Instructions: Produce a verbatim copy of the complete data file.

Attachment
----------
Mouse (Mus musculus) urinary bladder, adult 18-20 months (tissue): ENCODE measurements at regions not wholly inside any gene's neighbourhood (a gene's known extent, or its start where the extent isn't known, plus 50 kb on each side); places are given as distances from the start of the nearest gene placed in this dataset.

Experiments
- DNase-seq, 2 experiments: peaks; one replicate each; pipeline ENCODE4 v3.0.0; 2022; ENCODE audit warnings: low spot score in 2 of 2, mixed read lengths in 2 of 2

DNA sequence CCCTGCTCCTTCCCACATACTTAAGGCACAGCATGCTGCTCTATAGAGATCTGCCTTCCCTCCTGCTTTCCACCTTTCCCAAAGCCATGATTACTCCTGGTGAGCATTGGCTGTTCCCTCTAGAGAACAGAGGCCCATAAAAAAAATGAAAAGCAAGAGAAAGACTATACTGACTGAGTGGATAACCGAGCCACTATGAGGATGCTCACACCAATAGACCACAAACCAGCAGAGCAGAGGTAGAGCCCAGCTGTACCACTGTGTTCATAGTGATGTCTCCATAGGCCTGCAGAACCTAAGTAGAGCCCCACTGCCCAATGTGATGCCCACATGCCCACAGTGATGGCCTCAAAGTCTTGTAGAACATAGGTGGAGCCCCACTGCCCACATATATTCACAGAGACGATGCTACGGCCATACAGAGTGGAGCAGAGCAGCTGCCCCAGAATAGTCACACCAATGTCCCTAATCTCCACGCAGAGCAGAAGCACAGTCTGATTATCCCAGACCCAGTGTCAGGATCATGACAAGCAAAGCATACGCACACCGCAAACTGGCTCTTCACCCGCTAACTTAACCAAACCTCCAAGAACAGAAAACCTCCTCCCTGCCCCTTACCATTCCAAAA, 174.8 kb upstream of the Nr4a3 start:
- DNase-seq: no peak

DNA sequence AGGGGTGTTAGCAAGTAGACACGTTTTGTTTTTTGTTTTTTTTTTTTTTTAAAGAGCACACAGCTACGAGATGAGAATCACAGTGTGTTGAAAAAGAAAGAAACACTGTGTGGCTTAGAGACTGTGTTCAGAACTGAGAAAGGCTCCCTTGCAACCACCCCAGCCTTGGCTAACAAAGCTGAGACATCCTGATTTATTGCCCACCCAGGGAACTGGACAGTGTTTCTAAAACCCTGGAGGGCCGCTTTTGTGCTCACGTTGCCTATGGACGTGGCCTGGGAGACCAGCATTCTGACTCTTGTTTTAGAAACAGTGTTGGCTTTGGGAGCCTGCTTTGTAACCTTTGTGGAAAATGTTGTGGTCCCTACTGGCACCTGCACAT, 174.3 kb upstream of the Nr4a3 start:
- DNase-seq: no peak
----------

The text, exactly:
Mouse (Mus musculus) urinary bladder, adult 18-20 months (tissue): ENCODE measurements at regions not wholly inside any gene's neighbourhood (a gene's known extent, or its start where the extent isn't known, plus 50 kb on each side); places are given as distances from the start of the nearest gene placed in this dataset.

Experiments
- DNase-seq, 2 experiments: peaks; one replicate each; pipeline ENCODE4 v3.0.0; 2022; ENCODE audit warnings: low spot score in 2 of 2, mixed read lengths in 2 of 2

DNA sequence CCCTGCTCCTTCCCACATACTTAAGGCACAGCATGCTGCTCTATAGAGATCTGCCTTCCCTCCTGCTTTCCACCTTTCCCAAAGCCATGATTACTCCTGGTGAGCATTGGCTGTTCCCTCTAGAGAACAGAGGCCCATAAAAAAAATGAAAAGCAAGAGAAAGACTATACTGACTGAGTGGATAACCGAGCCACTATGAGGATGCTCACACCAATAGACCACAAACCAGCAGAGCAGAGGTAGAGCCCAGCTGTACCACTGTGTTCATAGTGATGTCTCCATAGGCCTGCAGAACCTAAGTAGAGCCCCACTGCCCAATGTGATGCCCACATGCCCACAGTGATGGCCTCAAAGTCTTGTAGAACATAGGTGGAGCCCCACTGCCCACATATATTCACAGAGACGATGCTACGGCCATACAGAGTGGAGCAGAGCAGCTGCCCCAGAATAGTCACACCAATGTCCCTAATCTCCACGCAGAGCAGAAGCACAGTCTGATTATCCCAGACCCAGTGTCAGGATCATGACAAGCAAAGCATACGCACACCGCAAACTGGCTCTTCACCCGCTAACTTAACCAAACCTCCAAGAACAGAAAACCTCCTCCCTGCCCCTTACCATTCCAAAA, 174.8 kb upstream of the Nr4a3 start:
- DNase-seq: no peak

DNA sequence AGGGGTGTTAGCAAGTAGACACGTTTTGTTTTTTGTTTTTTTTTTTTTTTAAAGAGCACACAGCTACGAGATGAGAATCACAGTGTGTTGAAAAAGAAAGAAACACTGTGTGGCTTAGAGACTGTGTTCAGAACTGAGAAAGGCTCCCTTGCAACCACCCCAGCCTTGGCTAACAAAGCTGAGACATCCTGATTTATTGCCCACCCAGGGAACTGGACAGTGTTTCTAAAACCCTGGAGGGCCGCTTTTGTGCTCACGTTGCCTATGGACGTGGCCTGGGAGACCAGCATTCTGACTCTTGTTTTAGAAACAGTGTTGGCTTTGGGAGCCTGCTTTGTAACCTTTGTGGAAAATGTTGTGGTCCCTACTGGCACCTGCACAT, 174.3 kb upstream of the Nr4a3 start:
- DNase-seq: no peak